“Be Kind for Everyone You Meet is Fighting a Hard Battle” -Plato
The past two nights, in having two people reach out to me, God has been reminding me of the power of kindness and compassion. In working with the public as I do, I am often witness to the personal pain and suffering of my fellow man. When I meet a person initially, their pain isn’t often apparent. At some point when they feel safe, their walls come down. It is easier for their walls to come down because usually, I can’t see their faces. I am sure part of their comfort level has to do with the unique nature in which I work- online and via telephone. If you aren’t used to having people share their life stories with you, you may be surprised to know just what all of the people you encounter (either online or in person) are dealing with in their daily lives or have dealt with in their past. It is a real eye opener.
It is easy to judge our fellow man. I am guilty of it sometimes too (although I always try my best not to). It is easy to think others around us have the perfect lives because of what we think we know about them or because of what we see on the outside. The smiling pictures on Facebook, the way it seems like so and so has the perfect family, nice things, the perfect marriage, the best social life, etc. The danger in seeing one side of things is that we sometimes forget that most everyone we meet truly is fighting some kind of battle. We can become reactive towards others instead of seeing the bigger picture of what we are dealing with. It can be easy to forget to come from our hearts instead of our heads/judgement.
God made us in various shapes, sizes, colors and cultures. The one thing that ties us all together is our humanity. We should be careful not to assume things about another without having a true understanding of what it must be like to walk in that person’s shoes. No one is exempt from pain. We all deal with it. When people rub us the wrong way are we able to respond in love, or are we quick to judge and react?
“A gentle answer turns away wrath, but a harsh word stirs up anger.” – Proverbs 15:1
Proverbs 15:4 goes on to say that gentle words are a tree of life (NLT)
God is using one of my recent online interactions with a new person to remind me to really listen and have extra kindness and patience for that which I don’t fully understand firsthand. I needed this reminder from a stranger because there are a couple of people in my family that I can be so reactive to. Whether I have reason to or not, is not the point. The point is that I lose my patience with them more than I should, and miss opportunities to respond in love. Some people trigger us more than others. You know what? The people that trigger, annoy and frustrate us the most are probably the ones who hurt the most inside.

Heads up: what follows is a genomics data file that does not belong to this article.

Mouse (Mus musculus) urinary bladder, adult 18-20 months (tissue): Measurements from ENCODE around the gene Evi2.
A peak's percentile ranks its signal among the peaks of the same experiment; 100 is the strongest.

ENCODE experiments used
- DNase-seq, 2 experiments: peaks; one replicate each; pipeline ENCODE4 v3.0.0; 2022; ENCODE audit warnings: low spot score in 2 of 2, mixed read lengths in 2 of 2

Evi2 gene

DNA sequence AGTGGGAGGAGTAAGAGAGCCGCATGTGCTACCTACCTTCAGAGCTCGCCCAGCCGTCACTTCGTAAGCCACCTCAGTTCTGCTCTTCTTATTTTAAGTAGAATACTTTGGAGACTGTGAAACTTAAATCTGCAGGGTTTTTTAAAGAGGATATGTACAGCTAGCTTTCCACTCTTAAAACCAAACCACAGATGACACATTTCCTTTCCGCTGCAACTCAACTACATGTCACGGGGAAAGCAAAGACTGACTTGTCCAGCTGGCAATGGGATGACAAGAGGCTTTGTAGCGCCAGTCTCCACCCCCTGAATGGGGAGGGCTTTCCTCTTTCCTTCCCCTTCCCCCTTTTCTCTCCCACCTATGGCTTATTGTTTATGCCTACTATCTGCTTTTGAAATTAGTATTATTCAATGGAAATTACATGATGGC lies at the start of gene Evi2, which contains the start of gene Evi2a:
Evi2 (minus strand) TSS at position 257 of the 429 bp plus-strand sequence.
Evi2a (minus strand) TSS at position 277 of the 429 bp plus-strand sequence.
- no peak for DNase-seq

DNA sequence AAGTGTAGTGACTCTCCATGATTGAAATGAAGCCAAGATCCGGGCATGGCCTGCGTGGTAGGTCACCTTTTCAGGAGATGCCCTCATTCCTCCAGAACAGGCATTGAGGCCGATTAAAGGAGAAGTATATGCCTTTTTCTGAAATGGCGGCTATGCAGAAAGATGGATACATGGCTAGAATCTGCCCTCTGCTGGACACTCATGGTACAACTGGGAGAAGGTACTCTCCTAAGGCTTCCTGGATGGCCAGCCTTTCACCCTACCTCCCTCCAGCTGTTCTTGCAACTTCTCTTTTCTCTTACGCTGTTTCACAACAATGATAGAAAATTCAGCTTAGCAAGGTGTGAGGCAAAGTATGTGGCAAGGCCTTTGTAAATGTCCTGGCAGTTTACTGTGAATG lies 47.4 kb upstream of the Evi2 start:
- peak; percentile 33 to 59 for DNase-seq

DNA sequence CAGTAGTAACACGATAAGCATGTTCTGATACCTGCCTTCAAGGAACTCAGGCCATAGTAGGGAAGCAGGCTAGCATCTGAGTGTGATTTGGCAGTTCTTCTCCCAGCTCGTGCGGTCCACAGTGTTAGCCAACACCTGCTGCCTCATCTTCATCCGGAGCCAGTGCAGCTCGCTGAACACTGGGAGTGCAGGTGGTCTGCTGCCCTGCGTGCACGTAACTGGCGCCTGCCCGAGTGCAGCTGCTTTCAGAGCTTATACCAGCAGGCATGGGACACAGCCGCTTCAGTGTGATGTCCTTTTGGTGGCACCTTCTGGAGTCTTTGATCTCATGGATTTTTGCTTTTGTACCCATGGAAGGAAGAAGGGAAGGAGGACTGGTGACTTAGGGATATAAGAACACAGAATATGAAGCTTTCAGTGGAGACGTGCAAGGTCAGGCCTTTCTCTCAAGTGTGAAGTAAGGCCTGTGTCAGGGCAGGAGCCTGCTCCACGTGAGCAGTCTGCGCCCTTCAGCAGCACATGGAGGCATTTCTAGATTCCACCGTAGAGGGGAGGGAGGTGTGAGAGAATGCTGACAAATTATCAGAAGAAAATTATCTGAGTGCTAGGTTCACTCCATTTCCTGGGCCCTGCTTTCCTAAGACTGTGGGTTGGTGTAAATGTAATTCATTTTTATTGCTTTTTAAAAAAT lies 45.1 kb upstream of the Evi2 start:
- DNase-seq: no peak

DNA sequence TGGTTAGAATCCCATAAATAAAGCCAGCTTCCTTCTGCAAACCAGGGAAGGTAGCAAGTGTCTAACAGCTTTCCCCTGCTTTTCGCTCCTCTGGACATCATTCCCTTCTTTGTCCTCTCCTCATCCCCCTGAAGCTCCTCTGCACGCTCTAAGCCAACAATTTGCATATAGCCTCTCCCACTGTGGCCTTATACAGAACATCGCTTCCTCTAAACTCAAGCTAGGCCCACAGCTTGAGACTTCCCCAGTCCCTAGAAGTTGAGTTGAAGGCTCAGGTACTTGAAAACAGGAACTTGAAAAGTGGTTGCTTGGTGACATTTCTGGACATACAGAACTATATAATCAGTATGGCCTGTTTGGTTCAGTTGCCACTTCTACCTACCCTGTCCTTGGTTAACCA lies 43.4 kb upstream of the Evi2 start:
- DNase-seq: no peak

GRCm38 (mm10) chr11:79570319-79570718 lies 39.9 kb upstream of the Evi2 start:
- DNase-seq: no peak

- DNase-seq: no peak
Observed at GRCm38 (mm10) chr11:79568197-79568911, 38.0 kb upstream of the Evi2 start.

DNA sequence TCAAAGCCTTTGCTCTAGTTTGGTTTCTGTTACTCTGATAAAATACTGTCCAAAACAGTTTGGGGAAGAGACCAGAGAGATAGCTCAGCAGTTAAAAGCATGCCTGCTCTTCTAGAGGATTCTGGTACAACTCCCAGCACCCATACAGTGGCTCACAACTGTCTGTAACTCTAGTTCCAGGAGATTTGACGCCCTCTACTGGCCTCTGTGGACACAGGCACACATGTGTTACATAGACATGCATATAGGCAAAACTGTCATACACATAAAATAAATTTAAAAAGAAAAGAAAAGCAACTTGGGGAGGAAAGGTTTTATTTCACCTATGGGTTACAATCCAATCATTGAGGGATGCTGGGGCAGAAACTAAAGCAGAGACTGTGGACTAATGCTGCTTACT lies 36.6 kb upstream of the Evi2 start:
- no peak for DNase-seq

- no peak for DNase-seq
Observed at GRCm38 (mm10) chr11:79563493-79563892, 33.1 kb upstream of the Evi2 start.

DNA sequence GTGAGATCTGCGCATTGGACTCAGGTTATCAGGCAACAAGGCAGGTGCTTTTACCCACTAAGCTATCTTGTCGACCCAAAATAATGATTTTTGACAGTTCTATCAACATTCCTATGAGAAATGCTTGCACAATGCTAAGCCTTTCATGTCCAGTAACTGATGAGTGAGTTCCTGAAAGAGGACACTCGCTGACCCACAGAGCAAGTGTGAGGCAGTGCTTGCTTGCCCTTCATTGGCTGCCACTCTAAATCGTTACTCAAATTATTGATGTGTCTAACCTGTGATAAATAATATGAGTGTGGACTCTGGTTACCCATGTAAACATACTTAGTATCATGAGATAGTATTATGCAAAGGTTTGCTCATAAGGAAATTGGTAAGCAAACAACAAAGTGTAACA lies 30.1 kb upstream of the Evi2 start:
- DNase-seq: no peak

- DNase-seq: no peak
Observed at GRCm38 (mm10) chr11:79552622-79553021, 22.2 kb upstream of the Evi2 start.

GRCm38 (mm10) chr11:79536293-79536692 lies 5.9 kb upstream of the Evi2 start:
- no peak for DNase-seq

Some people live lives we can’t relate to. They’ve gone down roads we wouldn’t go down, have unique circumstances or illnesses, even have beliefs we don’t agree with. Sometimes it is easier to walk on by so to speak, than it is to love. Yet, if everyone walked on by, people would feel more isolated in their pain. Someone has to reach out, because people are in need of love more than judgement. People are in need of being truly SEEN rather than ignored.
In this recent encounter of mine, I initially reached out and then backed off. By the response I was getting, I didn’t think I was getting through to the person anyway. It seemed like every suggestion I offered was shot down and found myself feeling a bit annoyed (icky vulnerable admission here). I decided to give up and move on. Several days later something pulled at my heartstrings (I’m sure it was the Holy Spirit). Without going in to detail, I will just say that I reached out again, but it felt a bit different because it came from a place of deeper love and compassion. I allowed myself to feel what it must be like to be in their shoes, allowing any previous judgement or misunderstanding to their responses to dissolve. Even though I couldn’t 100% understand or relate to all they had shared, I told them that my heart went out to them and was sorry for what they have to go through daily.
You don’t have to fully understand or agree with another person to show them compassion, kindness and respect (this statement rings true for so many situations).
You know what? That is all it took. That is all the person needed. Even more than advice, this person needed to be loved and respected as they are. They needed someone to care. Much to my surprise, I later received a touching message (which got me a bit teary eyed) thanking me for reaching out and for treating them this way. Kindness matters. It matters more than we sometimes know. And here I thought I wasn’t even making a difference…
When we remember that everyone is fighting some sort of battle, it is easier to to find that love and compassion inside ourselves. We can get out of our heads and speak with our hearts. We don’t always know what is going on in someone’s life. They may be dealing with abuse at home, have a mental or physical illness, grieving the loss of a loved one, going through a divorce, etc. It is helpful to remember this in all of our interactions with people (even those who project anger or rudeness on to us), as we are less likely to be reactive and more likely to respond in love.
Here is an inspired prayer for this week:
May I remember to slow down, look outside myself, and truly SEE my fellow man. May I have compassion and kindness for the suffering of others and for my own hurt parts as well. May I exercise patience and love as often as possible, instead of being quick to react to people or situations that are challenging for me. May I especially remember to have the same level of Grace and kindness with my loved ones right here at home.
In Love and Grace,